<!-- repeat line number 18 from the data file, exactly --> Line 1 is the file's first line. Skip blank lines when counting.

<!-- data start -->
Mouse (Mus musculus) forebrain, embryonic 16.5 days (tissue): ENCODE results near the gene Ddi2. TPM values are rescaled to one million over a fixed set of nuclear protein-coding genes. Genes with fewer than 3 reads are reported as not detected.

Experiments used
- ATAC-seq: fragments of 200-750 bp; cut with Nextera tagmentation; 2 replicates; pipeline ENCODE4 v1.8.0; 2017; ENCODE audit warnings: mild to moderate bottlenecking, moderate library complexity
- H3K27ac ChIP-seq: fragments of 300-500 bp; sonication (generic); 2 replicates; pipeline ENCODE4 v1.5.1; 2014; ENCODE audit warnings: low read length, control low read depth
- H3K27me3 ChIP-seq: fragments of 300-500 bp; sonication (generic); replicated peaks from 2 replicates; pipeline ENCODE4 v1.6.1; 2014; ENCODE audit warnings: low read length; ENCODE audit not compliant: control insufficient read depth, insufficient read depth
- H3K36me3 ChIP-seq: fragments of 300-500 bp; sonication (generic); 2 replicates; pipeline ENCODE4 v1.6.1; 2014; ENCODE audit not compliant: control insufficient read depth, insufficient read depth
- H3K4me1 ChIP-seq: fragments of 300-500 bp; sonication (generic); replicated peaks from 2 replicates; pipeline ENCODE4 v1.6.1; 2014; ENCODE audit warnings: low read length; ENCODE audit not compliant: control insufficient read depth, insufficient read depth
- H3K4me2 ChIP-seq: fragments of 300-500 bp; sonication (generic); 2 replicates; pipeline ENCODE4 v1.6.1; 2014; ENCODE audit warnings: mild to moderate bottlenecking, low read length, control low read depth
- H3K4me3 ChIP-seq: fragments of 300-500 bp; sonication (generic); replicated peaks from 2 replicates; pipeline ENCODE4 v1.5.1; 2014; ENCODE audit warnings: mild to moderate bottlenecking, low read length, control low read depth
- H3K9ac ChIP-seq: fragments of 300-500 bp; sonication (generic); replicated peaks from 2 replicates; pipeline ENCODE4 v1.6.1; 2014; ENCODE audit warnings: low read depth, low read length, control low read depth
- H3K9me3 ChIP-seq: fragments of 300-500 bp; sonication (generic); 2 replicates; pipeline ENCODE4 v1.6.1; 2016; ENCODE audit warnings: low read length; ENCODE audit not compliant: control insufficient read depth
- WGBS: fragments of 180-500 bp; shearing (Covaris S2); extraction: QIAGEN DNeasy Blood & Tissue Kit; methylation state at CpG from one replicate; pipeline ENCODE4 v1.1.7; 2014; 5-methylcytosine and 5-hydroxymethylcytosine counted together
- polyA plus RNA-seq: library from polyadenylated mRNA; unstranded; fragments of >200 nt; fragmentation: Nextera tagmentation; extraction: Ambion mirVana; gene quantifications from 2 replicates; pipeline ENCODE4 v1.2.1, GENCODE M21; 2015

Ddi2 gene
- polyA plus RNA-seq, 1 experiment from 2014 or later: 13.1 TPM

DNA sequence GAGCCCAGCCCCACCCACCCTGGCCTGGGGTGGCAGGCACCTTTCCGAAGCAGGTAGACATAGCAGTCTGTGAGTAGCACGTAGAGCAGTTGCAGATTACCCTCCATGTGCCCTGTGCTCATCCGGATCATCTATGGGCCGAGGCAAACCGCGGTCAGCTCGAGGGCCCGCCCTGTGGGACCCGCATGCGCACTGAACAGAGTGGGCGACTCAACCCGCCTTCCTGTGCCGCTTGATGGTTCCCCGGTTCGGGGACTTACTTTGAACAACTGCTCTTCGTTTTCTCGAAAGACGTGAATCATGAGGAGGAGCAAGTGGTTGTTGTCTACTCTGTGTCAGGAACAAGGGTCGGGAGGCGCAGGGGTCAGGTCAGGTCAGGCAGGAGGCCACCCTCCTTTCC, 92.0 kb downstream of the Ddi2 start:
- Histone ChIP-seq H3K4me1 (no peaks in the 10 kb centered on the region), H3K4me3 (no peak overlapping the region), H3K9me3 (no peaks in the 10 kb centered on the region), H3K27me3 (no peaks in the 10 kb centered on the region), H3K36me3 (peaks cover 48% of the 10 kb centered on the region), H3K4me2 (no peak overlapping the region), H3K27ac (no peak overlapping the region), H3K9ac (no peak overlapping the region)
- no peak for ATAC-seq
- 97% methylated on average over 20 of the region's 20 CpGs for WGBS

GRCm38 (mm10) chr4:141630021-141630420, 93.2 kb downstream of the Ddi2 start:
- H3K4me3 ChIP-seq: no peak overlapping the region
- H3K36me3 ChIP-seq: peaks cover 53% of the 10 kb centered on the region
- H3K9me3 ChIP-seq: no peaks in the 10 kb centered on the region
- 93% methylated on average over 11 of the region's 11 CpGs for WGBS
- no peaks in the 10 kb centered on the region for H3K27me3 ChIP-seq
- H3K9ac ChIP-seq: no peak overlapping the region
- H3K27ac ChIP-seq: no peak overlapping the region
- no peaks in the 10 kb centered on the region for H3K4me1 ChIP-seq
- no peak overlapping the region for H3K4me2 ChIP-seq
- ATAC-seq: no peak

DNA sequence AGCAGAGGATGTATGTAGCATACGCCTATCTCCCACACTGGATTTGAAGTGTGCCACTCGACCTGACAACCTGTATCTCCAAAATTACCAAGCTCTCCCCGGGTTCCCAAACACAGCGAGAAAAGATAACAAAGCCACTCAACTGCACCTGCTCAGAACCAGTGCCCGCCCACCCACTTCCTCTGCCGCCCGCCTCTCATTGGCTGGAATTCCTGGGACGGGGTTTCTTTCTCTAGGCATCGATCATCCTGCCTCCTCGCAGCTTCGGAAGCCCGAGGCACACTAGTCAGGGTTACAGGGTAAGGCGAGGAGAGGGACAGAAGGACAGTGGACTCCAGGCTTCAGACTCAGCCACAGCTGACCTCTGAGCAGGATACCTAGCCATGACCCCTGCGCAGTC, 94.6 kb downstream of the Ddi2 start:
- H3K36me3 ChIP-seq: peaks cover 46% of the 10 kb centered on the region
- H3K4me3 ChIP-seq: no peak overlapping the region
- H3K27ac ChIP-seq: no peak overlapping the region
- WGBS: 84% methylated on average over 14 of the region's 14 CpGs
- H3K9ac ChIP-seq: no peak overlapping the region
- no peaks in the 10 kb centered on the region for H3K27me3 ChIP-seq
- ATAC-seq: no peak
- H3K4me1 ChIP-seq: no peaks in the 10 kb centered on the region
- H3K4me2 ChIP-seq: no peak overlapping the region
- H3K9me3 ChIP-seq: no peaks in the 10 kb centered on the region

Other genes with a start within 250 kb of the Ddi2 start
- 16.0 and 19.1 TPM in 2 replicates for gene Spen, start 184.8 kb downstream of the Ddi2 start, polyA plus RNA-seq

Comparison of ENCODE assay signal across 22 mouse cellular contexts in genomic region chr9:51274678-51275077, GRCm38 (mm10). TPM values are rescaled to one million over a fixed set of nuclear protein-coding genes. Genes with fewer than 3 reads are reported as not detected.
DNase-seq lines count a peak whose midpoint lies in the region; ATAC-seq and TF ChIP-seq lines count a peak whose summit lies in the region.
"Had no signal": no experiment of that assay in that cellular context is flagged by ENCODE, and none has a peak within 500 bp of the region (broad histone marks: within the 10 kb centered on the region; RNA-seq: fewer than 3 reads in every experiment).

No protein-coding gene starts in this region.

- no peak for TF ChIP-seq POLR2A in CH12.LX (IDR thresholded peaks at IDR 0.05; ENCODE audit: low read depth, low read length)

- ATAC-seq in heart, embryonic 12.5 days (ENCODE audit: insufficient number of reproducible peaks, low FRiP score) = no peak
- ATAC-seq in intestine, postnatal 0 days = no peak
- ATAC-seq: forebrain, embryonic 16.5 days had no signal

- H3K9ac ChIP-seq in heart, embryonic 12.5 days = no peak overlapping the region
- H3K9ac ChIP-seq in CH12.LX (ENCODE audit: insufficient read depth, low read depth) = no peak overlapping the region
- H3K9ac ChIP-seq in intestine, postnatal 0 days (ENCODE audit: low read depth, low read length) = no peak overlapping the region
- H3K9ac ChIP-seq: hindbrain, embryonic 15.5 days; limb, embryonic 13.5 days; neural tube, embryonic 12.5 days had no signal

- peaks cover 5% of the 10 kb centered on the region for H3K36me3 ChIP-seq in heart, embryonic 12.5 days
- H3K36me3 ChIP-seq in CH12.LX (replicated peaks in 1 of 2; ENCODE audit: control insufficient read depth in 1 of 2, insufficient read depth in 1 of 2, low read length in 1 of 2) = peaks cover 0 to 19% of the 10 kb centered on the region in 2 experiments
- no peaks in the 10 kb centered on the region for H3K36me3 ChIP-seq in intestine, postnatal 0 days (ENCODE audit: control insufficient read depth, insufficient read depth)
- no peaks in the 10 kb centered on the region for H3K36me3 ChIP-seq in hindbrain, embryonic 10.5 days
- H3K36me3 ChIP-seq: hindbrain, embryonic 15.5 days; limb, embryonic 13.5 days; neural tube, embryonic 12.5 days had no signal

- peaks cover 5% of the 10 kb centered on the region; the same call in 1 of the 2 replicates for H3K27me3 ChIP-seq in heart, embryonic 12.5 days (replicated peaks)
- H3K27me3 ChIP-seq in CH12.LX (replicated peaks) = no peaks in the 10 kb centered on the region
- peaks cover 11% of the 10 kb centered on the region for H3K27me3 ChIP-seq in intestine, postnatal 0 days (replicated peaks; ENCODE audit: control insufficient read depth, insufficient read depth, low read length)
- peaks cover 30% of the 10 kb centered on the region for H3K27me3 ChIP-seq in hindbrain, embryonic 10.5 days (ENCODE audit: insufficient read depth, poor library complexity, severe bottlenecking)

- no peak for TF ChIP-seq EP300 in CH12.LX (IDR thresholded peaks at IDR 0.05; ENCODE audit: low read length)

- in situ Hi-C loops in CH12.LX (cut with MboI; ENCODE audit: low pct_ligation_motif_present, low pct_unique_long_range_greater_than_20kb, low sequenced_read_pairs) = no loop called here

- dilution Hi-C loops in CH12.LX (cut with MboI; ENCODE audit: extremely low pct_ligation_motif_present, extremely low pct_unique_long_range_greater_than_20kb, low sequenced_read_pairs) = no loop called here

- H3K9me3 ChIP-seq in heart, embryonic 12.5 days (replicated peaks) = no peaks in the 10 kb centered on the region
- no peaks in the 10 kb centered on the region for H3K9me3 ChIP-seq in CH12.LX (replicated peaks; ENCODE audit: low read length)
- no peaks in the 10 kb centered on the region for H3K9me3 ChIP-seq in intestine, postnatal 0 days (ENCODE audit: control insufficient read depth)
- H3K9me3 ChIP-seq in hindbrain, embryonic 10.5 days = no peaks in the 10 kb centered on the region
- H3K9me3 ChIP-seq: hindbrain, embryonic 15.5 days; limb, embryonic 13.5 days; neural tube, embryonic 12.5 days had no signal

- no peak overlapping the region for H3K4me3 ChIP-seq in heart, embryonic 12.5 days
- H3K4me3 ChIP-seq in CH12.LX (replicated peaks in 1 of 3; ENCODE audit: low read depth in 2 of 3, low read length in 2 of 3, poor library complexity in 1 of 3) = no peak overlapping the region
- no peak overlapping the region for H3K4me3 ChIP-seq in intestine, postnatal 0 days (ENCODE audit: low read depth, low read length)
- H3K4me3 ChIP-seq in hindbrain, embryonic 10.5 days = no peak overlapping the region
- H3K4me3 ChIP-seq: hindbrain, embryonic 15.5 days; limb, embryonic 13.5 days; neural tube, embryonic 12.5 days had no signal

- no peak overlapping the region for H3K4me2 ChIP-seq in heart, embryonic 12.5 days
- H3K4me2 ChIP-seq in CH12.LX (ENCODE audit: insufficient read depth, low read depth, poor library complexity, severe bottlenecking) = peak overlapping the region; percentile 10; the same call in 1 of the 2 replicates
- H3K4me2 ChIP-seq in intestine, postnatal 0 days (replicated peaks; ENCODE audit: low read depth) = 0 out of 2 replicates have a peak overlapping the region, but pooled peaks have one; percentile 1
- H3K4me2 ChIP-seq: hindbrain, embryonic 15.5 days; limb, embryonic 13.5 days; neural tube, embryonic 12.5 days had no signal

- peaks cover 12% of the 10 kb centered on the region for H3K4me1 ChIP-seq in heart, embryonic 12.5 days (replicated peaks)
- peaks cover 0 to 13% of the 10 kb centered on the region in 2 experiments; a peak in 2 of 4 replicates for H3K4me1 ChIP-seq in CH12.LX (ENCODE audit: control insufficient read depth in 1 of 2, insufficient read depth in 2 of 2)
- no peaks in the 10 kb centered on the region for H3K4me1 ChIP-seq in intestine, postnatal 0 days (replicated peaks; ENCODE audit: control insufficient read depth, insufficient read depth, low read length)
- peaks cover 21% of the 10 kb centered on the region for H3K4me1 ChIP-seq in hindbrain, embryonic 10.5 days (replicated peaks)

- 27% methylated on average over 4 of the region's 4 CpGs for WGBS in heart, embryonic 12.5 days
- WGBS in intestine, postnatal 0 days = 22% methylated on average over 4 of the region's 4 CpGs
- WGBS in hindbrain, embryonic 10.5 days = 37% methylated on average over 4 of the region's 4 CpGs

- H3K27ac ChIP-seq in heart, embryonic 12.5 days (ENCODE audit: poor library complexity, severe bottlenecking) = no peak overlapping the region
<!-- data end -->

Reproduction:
- no peak for ATAC-seq